Perils from the paparazzi are mostly myth
By Tim Cavanaugh
"I was terrified that this time the physically aggressive paparazzi would put both me and my baby in danger," Britney Spears announced two weeks ago after getting caught driving with her unsecured infant son on her lap.
Back in the halcyon days of 2005, this excuse might have gotten a sympathetic response from the public, the media and even law enforcement officials. But age and wisdom have made us all more skeptical of blaming the paparazzi — the last acceptable prejudice.
It was just last month, as a troubled nation was beginning to cope with the crisis of Lindsay Lohan's rapid weight loss, that an important piece of Lohania vanished right before our eyes. Criminal charges against Galo Cesar Ramirez, the celebrity photographer who in May was arrested after an automobile accident with the star of "Herbie: Fully Loaded" were dropped.
Considering the abysmal driving record Lohan has racked up (including a previous accident that resulted in the starlet being sued by an injured driver, and a subsequent fender-bender that she also tried, without success, to blame on a paparazzo), it's no surprise that the case against Ramirez turned out to be baseless. But the young photographer's hair-breadth escape from the law also signaled a turning point in the trumped-up war against "stalkerazzi."
For a brief, shining moment in 2005, Lohan's accident was the centerpiece in an anti-paparazzi campaign waged by celebrities such as Cameron Diaz (who in midyear settled a suit by a shutterbug she'd assaulted and robbed of his camera), Reese Witherspoon (who filed a false-imprisonment charge against photographers that later turned out to be bogus) and Halle Berry (who in 2000 pleaded guilty to a lesser charge related to a non-paparazzi hit-and-run accident in which another driver suffered a broken arm).
Celebrities and paparazzi make strange antagonists, and not only because of their symbiotic professional relationship. In any disinterested reading of the accident reports, these actors come off as a gang of dangerous, lead-footed rage-aholics, while the hardworking photographers appear guilty only of the crime of giving the celebs too much of the attention they crave. So how did the pampered multimillionaires briefly manage to garner public support, attract fawning media attention to their cause and eventually push through an anti-stalkerazzi law in California?
Simple: They waved the bloody shirt of Princess Diana, and they advanced the preposterous notion that Los Angeles' streets are being menaced not by their own hot tempers and reckless driving but by aggressive photographers in black SUVs. Thus, for example, Scarlett Johansson attempted to blame paparazzi for an August crash in the Disneyland parking lot, although it turned out there were no shooters involved. And the notoriously high-strung Jennifer Lopez blamed an April panic attack not on her own sagging career prospects but on chimerical photographers who supposedly surrounded her chauffeured vehicle.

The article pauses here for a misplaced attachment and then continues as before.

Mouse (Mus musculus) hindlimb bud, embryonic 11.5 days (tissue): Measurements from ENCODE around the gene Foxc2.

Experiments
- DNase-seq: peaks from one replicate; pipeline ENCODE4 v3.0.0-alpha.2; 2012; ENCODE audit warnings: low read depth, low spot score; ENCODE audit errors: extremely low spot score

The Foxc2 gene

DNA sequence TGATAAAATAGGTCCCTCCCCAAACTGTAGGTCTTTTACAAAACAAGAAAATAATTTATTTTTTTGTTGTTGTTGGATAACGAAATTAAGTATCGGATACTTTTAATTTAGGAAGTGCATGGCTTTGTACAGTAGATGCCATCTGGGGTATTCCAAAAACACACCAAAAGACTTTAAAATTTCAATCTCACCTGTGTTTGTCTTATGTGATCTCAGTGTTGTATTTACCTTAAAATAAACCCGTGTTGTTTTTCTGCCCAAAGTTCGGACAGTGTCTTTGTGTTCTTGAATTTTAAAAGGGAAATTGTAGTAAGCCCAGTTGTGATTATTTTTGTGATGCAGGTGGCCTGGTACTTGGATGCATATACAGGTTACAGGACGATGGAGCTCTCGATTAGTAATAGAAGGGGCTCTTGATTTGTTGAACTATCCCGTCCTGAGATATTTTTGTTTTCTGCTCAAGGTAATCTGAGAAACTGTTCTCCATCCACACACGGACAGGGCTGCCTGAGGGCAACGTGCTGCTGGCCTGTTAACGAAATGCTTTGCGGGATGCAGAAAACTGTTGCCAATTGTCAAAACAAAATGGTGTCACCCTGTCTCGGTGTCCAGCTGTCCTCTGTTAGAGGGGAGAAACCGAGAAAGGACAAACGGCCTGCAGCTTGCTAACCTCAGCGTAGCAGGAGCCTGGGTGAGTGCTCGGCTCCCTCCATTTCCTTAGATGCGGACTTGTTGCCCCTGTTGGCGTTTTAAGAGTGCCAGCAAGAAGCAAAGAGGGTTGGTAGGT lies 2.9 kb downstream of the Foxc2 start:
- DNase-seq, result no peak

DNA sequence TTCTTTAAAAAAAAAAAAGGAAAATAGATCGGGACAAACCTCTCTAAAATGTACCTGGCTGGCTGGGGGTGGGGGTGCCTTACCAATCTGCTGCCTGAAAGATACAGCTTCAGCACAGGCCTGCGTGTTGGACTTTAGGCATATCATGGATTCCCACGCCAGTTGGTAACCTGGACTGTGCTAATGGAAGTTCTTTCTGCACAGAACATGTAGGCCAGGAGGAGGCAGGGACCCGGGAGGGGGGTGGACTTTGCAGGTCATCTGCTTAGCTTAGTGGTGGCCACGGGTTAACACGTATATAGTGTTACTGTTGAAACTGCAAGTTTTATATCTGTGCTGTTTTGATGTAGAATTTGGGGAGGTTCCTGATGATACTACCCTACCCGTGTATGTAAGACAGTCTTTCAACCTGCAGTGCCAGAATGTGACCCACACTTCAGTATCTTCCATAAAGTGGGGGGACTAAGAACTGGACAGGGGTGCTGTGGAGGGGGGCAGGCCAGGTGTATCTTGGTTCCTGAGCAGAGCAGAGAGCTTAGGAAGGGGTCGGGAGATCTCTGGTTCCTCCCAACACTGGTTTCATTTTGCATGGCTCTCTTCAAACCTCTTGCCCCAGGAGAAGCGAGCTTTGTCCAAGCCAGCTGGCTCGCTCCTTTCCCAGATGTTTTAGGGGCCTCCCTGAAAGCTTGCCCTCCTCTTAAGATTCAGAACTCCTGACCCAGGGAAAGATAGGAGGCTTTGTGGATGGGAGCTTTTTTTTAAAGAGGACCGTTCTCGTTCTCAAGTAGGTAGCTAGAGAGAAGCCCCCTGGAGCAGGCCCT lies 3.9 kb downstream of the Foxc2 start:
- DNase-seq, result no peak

All these stories were duly passed along, treated seriously by a public and a media that — as a cursory paycheck comparison will prove — have far more in common with the paparazzi than with the glamourati.
Nor has media coverage of this issue acknowledged that the stalkerazzi creation myth is just that — a myth. Diana's 1997 death in a drunken-driving accident remains the standard cautionary tale about photographers gone wild. Yet the attempt to build a case against the paparazzi was abandoned by prosecutors, and even the dogged Mohammed Fayed eventually lost his civil suit against three of the alleged pursuers. He has moved on to more fanciful theories about his son Dodi's death, but one point is well established in every court but the court of public opinion: The paparazzi were blameless in this, the foundational deadly paparazzi incident.
So what did the photographers do to deserve this abuse? Look to the celebrities themselves. They're being marginalized by structural changes in entertainment habits, by businesses that are no longer interested in celebrity endorsements, by a public increasingly bored with stars whose most entertaining high jinks are covered up by publicists such as the maniacal Lizzie Grubman (who in 2001 drove her car into pedestrians outside a Long Island nightclub). In this fix, the prima donnas are lashing out, in classic nouveau-riche fashion, against their underlings.
So far, unfortunately, their campaign has been successful enough to produce a bad law. Late last year, actor-turned-governor Arnold Schwarzenegger signed the anti-stalkerazzi measure, which triples damages awarded for photography-induced accidents and prohibits paparazzi from profiting from the photos that ensue. The free-speech implications are ominous, but there's at least one sign that instant karma may be coming around: Shortly after the bill became law, Schwarzenegger crashed his motorcycle in a non-paparazzi-related accident, requiring 15 stitches to his face.
Tim Cavanaugh is Web editor of Reason magazine. He wrote this for the Los Angeles Times.